Have a favorite houseplant that you just can’t get enough of? Houseplants can be propagated by a variety of techniques, allowing you to expand your collection. Cuttings are a method of asexual propagation that work for many houseplants. There are different kinds of cuttings — tip cuttings, stem cuttings, and leaf cuttings. The best method for taking cuttings will depend on the type of houseplant you are propagating.
Cuttings allow for a clone of the original plant. Take cuttings at any time of the year while the plants are growing. There are differences in the types of cuttings that may be available throughout the year for rooting plants. Stem cuttings can be obtained on the lower portions of a stem or branch, distinguishing them from tip cuttings.
Use small, sharp pruning shears or floral snips to take the cuttings. One-sided razor blades or a sharp knife can also be used. Morning is the best time to take cuttings when stems are the most hydrated. Cuttings are usually taken at three to six inches long and the lower third of leaves are removed.
Leaf cuttings are used to propagate houseplants such as African violets, begonias, peperomia, snake plant, and succulents. These cuttings do not contain an axillary bud, and only work with plants that can form adventitious buds. For succulents, leaves are best removed and allowed to callus before insertion into media.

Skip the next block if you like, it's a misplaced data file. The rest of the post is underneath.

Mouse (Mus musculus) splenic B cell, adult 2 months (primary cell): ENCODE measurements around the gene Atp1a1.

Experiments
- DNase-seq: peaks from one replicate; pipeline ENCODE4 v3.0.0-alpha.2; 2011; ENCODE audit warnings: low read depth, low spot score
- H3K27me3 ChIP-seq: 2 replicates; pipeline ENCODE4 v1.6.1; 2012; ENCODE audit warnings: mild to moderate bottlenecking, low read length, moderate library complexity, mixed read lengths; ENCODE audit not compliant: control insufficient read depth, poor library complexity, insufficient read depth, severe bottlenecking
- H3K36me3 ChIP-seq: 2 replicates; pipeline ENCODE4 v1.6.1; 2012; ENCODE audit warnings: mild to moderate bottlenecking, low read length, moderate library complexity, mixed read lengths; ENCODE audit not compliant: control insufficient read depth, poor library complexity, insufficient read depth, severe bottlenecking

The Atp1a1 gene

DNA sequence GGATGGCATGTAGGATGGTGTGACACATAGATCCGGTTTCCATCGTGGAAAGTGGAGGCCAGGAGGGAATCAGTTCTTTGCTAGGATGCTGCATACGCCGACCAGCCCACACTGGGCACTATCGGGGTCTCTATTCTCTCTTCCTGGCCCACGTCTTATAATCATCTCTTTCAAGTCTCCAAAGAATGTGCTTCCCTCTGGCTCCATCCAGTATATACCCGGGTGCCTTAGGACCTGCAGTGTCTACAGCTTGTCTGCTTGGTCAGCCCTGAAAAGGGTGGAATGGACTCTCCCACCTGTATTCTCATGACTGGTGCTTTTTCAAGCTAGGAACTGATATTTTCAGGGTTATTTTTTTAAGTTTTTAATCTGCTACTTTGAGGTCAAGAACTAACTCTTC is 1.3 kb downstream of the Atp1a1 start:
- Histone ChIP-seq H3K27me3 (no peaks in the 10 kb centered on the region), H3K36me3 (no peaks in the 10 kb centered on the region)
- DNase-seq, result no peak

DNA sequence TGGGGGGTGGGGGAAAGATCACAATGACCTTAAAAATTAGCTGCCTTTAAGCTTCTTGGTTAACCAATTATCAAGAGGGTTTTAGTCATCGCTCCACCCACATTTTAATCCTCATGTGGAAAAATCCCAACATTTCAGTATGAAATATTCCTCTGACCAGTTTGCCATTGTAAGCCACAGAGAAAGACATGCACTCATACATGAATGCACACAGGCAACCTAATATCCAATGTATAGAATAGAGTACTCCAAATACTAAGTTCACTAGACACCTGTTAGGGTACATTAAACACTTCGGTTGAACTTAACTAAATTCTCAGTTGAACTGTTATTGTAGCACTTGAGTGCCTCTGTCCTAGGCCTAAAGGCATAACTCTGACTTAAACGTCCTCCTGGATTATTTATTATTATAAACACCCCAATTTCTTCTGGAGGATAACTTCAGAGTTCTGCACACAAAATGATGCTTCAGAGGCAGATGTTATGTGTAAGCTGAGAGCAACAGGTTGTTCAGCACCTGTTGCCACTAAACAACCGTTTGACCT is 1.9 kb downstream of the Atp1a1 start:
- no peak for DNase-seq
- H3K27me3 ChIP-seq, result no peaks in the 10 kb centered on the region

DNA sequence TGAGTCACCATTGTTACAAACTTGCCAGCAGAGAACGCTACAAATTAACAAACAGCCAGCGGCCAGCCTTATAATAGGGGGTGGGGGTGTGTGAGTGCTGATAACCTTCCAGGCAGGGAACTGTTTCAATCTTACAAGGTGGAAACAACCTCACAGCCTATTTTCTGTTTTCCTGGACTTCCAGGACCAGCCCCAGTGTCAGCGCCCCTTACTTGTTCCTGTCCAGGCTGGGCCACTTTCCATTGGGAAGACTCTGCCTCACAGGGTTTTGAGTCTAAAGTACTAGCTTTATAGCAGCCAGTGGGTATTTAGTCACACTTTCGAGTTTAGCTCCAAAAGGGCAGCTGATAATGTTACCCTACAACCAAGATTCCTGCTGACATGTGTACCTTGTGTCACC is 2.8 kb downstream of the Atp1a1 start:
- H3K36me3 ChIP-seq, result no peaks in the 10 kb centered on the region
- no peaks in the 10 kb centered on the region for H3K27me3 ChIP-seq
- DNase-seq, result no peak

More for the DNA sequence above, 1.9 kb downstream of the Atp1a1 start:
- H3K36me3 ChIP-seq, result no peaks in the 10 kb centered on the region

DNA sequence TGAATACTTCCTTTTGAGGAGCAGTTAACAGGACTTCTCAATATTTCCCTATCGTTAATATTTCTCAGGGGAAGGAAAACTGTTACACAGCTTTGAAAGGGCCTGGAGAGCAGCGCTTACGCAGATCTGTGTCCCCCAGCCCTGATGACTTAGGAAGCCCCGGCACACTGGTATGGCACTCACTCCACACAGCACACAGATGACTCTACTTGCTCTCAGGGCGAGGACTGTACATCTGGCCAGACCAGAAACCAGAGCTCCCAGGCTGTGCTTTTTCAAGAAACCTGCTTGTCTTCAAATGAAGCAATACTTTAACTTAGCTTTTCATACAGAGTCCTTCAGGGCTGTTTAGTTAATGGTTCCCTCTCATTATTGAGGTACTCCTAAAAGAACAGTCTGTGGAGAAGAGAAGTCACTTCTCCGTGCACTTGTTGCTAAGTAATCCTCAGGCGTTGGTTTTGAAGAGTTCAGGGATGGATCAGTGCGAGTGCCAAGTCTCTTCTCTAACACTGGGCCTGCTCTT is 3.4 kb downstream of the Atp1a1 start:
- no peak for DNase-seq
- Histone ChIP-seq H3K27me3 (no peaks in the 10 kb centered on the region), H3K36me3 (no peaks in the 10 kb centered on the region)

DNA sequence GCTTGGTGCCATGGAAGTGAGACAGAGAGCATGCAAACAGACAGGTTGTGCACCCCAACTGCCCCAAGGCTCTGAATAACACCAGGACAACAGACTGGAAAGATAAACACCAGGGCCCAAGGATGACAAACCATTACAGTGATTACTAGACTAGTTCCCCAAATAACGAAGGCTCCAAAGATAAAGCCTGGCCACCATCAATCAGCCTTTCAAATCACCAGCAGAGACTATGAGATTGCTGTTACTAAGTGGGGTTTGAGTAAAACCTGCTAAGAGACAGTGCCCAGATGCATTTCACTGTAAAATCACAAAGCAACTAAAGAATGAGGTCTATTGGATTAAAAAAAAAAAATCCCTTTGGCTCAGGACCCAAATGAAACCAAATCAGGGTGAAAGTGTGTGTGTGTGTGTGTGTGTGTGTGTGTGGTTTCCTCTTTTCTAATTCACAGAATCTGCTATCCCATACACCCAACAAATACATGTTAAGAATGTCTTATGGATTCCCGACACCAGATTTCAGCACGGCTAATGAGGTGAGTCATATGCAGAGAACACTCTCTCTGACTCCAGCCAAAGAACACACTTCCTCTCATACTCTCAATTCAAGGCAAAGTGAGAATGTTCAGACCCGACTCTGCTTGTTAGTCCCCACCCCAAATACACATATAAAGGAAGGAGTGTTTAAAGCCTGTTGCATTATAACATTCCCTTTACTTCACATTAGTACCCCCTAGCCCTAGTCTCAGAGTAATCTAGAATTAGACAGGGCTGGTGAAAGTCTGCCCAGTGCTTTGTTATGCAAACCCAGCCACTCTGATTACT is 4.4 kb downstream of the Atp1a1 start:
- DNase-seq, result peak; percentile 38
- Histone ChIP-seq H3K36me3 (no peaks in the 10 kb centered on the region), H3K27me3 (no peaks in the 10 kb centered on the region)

Leaf cuttings can also be taken with buds (leaf-bud), petioles, (leaf-petiole), or a particular part of the leaf like the leaf-blade, leaf-vein, or leaf-section. The type of cutting to be used for a particular houseplant can be found referenced in plant propagation books, Extension publications or other gardening references.
Rooting hormone is used for plants that need encouragement to root. Rooting hormone should be utilized in a separate container to avoid contamination of the original container. Dispose of remaining rooting hormone after each propagation session.
When the cutting is ready to be planted, a hole can be made with a dibbler or something as simple as a pencil. After the cutting is inserted, the media is firmed around the cutting to ensure good contact and avoid air pockets.
Enclose the plants in plastic bags or containers to increase the humidity. Loss of moisture is a challenge when it comes to propagation from cuttings. A high humidity environment allows for lower transpirtation from cuttings. Drainage is critical for cuttings to avoid rot. Drainage holes in the container or flat used are necessary for success. Water every few days to keep the media moist.
Keep the cuttings in a bright, but not sunny location like near a bright window. Occasionally, a grow light may be needed to provide enough light.
Andrew Holsinger is a University of Illinois Extension educator, horticulture.